The son of the farmer Samuel Davis and his wife Jane (Cook), the younger Davis was raised a Baptist, but converted to the Episcopal church during the Civil War. He grew up on a small farm in Wilkinson County, Mississippi.When he was two, his family moved to Woodville, Miss., where his father became a planter.
He was educated at the Roman Catholic Seminary in Washington County, Kentucky, and attended Transylvania University from 1821 to 1824.
On graduation from West Point Davis was sent to frontier duty on the Wisconsin Territory. In Prairie du Chien he was a social favorite, noted for his bravery and daring horsemanship. Contemporary testimony exists that at 24 he was "gay, witty, sportful, and captivating." At the end of the Black Hawk War, the then Lieutenant Davis was put in charge of the captive Indian chieftain and conducted him down the river, where he was imprisoned in St. Louis.
While in Wisconsin Davis fell in love with Sarah Knox, daughter of his commander, Col. Zachary Taylor, later president of the United States. In June 1835 he resigned his commission to marry her. He took his bride to Mississippi to start a new life as a Delta cotton planter. Within three months she died of malarial fever. The shock and grief so affected him that for seven years he remained something of a recluse, fashioning a model plantation and reading widely in constitutional law and the classics in the nearby library of his rich eldest brother Joseph. His chief companion was his black overseer James Pemberton, his body servant in the Wisconsin wilds.
Views on Slavery. Davis was a Jeffersonian Democrat dedicated to the principle of state rights under the Constitution. He had inherited his ideas about slavery from his father and George Washington and believed that the "peculiar institution," as slavery was then frequently called, was a stepping stone to the blacks' "measurable perfectibility." His few slaves held their own court and meted out justice. He educated the best of them and some, like the Montgomery brothers, became men of consequence. He felt that in giving Christianity to the Africans and submitting them to Anglo-Saxon culture, white Americans were preparing them for eventual citizenship. He believed that slavery was a temporary necessity in developing the cotton economy of the South on which New England's textile industry depended, and that gradual emancipation would come as the blacks were prepared to meet the responsibilities of freedom. According to scores of letters from his blacks, before, during, and after the Civil War, he was held in genuine affection as well as esteem by them.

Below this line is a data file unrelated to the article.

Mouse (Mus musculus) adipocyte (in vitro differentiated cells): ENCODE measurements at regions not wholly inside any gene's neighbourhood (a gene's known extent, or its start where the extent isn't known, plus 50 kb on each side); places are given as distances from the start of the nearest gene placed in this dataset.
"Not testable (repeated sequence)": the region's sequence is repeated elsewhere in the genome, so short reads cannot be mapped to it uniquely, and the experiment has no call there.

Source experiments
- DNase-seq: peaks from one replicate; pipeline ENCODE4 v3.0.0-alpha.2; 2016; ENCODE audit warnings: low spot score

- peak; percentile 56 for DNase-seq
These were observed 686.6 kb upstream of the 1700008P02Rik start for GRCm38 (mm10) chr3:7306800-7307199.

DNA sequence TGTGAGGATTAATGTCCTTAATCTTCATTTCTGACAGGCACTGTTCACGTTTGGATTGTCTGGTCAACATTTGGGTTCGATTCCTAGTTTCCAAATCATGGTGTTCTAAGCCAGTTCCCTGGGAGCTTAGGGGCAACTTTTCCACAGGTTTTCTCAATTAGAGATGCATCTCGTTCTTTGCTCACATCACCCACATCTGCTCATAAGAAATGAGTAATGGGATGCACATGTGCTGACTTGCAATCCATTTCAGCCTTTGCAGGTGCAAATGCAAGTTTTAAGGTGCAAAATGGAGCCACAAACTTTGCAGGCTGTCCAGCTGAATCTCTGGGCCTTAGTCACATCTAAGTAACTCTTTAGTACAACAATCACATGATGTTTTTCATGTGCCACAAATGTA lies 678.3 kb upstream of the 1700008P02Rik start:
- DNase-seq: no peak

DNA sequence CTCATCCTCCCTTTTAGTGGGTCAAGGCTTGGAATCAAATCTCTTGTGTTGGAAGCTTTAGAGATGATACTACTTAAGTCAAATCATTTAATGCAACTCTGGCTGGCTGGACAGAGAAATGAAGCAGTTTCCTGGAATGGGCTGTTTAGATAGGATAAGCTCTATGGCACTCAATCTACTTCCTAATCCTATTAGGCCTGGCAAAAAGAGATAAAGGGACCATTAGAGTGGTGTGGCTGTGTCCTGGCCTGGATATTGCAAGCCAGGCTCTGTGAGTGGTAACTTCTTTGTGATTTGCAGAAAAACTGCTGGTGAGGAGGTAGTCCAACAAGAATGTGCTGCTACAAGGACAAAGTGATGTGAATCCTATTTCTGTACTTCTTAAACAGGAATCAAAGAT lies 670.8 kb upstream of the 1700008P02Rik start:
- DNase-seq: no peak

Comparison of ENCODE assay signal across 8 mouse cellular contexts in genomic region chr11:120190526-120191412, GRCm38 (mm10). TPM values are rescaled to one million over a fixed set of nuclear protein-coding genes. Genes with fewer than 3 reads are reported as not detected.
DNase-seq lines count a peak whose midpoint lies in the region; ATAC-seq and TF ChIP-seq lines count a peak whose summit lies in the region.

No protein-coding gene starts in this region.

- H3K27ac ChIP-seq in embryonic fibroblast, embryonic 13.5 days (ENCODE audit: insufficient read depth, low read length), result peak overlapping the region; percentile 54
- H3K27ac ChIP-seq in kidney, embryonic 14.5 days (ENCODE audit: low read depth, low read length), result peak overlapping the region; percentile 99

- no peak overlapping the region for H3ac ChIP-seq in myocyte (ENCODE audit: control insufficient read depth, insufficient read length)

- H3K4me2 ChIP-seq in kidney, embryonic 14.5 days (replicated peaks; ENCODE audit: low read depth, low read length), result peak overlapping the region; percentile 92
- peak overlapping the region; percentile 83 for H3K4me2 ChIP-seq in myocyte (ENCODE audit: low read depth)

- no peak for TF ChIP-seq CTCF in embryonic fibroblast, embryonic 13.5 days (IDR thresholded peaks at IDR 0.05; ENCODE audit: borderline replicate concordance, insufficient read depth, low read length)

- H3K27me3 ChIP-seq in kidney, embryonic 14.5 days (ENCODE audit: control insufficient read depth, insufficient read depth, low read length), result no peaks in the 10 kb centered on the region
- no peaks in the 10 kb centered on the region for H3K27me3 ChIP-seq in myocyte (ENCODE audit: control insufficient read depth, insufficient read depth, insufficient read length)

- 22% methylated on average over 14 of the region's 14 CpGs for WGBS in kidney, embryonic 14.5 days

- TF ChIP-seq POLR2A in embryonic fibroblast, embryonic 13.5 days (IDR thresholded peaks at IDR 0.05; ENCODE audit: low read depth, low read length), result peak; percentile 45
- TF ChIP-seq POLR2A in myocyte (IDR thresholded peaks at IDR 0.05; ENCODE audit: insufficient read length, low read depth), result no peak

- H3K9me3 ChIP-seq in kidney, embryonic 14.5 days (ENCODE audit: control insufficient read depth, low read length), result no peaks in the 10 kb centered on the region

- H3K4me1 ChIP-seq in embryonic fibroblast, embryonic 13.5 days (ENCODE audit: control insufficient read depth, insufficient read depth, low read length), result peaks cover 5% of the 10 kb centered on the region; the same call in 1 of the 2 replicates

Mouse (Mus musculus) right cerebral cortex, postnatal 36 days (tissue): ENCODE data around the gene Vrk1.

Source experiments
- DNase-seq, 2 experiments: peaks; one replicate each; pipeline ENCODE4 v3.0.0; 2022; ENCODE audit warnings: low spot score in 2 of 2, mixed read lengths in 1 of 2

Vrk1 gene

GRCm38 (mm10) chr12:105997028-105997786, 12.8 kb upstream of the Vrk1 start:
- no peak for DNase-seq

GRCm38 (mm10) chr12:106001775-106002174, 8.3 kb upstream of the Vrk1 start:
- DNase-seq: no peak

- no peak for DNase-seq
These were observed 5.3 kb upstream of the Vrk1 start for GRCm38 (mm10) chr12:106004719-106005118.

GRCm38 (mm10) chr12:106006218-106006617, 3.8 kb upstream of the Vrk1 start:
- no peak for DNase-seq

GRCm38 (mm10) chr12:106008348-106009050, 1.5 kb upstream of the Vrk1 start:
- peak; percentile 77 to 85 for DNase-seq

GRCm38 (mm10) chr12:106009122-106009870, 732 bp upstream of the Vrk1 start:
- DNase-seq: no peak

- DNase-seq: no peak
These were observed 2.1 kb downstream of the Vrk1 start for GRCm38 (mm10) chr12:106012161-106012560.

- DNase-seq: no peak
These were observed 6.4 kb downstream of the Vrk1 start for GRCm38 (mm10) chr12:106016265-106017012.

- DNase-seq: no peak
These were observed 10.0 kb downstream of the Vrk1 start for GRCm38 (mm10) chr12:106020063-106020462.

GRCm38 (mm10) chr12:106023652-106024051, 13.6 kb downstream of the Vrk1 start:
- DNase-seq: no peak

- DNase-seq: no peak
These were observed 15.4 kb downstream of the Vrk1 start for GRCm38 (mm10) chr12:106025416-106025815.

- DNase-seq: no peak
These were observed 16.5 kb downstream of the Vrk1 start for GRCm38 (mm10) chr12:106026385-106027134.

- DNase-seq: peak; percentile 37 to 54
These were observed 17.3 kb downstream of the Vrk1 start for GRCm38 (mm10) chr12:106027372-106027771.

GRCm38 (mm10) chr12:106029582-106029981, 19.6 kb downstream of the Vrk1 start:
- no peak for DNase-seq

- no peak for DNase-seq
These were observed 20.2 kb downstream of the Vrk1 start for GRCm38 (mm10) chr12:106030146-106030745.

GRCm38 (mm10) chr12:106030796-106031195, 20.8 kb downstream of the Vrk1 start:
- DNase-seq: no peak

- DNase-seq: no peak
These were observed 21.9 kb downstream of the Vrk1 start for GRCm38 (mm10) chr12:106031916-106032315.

Congress and the Mexican War. In 1845 Davis married Varina Howell of Natchez, an intellectual girl of 19, and that same year was elected a representative to Congress. In Washington he made an immediate impression. But he resigned his seat in 1846 to become colonel of the First Mississippi Volunteers in the Mexican War. He served brilliantly under his father-in-law, General Zachary Taylor. At Buena Vista, Davis saved the day with an inspired V-formation against an overwhelming Mexican force under the Mexican leader Antonio LópezLopez de Santa Anna. Severely wounded, Davis returned home to a hero's welcome in 1847 and accepted appointment to a vacancy in the U.S. Senate. In 1850 he was re-elected.
Secretary of War. When Franklin Pierce became president in 1853, he made Davis his secretary of war. In this position Davis earned an unsurpassed reputation. He strengthened coastal defenses, introduced new weapons, improved the Military Academy, increased army personnel 40 percent, raised soldiers' pay 40 percent, and lifted morale generally. In view of the great westward expansion, Davis directed surveys for three railroad routes to the Pacific. He arranged the Gadsden Purchase (1853) which may have averted a second war with Mexico. Bought for $10,000,000, this purchase added 45,000 square miles (116,500 sq km) to U.S. territory including southern New Mexico and Arizona. He urged buying a strip of land in Panama to construct a railway to transfer freight and passengers between oceans.